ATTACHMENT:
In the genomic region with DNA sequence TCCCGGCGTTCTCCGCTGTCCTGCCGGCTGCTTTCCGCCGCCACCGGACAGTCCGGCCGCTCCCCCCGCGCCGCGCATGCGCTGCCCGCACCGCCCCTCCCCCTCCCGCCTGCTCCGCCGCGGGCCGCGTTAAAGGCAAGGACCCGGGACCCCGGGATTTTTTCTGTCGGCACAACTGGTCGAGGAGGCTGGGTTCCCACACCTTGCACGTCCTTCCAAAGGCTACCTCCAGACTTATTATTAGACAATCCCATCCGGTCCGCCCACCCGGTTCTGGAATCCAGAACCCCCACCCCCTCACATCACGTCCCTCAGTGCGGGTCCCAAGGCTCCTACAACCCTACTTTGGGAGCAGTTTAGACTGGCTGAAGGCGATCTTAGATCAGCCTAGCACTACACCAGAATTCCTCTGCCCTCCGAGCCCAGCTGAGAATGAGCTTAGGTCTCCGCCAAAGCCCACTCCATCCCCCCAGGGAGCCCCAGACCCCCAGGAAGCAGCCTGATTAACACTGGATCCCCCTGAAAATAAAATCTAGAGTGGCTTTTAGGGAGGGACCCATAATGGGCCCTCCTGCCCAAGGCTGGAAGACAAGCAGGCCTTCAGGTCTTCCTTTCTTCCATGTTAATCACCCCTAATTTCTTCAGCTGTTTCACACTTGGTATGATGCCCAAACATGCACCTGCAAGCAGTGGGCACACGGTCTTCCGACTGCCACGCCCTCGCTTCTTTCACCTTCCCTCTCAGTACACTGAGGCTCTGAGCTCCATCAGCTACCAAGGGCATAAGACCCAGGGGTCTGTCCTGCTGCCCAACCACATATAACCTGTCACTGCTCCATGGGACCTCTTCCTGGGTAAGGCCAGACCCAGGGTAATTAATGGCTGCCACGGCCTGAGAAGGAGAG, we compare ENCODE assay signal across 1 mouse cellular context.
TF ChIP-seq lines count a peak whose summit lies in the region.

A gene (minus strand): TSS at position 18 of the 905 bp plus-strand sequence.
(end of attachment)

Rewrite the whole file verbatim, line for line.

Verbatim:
In the genomic region with DNA sequence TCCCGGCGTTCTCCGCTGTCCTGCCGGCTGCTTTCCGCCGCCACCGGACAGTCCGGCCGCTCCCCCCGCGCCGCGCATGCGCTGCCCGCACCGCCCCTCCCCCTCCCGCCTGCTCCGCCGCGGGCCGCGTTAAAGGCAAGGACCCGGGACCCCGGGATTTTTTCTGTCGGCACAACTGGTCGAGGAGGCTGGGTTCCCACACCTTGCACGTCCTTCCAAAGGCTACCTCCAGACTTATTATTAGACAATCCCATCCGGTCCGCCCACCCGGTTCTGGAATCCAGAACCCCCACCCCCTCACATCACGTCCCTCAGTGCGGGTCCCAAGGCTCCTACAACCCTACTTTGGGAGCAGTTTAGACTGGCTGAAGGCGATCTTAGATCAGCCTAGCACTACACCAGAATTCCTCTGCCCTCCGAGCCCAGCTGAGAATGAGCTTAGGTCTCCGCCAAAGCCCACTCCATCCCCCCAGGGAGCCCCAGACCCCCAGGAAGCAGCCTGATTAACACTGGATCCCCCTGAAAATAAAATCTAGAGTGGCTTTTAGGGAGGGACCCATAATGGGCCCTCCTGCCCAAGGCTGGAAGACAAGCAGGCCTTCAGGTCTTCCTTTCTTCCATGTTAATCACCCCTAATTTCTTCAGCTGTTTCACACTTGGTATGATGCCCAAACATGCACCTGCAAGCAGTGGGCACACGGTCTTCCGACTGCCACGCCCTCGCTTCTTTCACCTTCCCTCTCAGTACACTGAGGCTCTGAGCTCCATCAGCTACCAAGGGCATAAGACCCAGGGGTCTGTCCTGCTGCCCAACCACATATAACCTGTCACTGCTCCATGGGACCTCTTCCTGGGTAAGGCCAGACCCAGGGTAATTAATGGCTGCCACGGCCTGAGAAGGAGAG, we compare ENCODE assay signal across 1 mouse cellular context.
TF ChIP-seq lines count a peak whose summit lies in the region.

A gene (minus strand): TSS at position 18 of the 905 bp plus-strand sequence.